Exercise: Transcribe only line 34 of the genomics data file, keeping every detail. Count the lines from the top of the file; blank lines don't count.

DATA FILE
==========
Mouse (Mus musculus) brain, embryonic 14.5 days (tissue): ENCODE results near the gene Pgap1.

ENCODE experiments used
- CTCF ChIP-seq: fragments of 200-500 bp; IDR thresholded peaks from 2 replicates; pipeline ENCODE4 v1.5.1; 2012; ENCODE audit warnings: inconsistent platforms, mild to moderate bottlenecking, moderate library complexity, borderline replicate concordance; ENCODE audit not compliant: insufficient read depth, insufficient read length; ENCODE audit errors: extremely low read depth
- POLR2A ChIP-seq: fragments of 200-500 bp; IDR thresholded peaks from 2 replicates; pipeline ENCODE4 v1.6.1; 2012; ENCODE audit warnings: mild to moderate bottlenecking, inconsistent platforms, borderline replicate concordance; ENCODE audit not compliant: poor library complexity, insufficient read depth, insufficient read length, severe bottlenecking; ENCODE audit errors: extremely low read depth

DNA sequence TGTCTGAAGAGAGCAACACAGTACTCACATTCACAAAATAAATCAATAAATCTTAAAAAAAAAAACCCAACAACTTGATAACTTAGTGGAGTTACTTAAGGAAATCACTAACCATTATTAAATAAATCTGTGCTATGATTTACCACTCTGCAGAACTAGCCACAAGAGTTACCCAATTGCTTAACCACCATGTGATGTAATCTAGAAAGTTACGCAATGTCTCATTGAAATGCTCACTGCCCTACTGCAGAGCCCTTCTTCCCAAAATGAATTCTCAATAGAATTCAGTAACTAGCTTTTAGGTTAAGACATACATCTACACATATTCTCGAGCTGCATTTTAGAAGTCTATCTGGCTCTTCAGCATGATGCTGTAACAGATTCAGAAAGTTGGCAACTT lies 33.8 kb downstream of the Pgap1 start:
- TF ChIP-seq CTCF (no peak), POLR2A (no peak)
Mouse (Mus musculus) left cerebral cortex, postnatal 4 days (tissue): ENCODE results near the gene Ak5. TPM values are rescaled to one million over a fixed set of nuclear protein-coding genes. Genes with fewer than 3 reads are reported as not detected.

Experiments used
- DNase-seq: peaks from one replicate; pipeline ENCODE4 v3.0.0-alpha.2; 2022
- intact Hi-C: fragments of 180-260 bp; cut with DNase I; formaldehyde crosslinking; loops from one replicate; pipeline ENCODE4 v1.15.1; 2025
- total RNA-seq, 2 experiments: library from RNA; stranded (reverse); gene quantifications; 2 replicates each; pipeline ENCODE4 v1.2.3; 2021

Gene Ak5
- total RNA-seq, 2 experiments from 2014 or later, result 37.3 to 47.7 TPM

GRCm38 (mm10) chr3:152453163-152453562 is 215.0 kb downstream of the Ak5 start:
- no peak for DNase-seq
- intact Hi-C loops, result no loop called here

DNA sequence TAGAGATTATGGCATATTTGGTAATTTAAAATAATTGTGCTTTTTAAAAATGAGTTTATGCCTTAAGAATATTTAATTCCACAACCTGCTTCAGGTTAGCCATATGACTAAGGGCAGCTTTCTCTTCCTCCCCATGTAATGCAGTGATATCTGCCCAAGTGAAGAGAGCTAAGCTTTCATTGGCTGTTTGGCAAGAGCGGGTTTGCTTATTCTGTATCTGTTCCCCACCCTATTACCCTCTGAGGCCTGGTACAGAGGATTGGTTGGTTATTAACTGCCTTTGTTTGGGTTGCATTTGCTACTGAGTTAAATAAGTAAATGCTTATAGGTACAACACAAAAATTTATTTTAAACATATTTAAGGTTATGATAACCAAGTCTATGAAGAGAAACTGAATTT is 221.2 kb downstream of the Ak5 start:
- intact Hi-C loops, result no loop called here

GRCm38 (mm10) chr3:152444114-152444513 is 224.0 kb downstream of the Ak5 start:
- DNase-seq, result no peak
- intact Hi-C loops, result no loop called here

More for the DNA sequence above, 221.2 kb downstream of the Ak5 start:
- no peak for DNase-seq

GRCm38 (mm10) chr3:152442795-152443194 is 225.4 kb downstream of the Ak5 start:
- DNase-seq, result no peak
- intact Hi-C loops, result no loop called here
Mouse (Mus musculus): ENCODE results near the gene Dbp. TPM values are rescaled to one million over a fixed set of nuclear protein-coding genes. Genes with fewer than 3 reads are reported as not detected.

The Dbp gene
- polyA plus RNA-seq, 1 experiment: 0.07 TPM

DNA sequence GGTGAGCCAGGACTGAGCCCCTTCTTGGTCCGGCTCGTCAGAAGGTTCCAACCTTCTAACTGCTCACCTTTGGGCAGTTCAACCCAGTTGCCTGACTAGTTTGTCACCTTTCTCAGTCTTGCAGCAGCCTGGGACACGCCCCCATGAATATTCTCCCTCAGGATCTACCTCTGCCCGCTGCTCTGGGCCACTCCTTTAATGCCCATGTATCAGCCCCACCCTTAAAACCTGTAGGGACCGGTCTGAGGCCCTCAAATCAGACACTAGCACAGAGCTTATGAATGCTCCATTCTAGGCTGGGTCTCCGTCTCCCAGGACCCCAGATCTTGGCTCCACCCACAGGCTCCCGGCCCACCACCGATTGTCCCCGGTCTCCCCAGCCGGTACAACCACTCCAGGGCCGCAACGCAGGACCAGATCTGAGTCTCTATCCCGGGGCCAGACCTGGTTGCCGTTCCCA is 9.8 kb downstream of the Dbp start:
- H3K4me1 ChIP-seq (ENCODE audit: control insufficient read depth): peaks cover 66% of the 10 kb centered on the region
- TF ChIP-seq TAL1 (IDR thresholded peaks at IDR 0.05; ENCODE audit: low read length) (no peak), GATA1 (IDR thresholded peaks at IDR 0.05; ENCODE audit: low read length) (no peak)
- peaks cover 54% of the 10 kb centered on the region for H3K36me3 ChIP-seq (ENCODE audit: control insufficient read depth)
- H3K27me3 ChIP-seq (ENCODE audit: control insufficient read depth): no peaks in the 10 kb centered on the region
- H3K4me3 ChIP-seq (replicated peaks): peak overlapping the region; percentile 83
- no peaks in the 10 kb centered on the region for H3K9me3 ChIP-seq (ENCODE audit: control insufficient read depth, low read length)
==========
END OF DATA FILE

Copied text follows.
- H3K27me3 ChIP-seq (ENCODE audit: control insufficient read depth): no peaks in the 10 kb centered on the region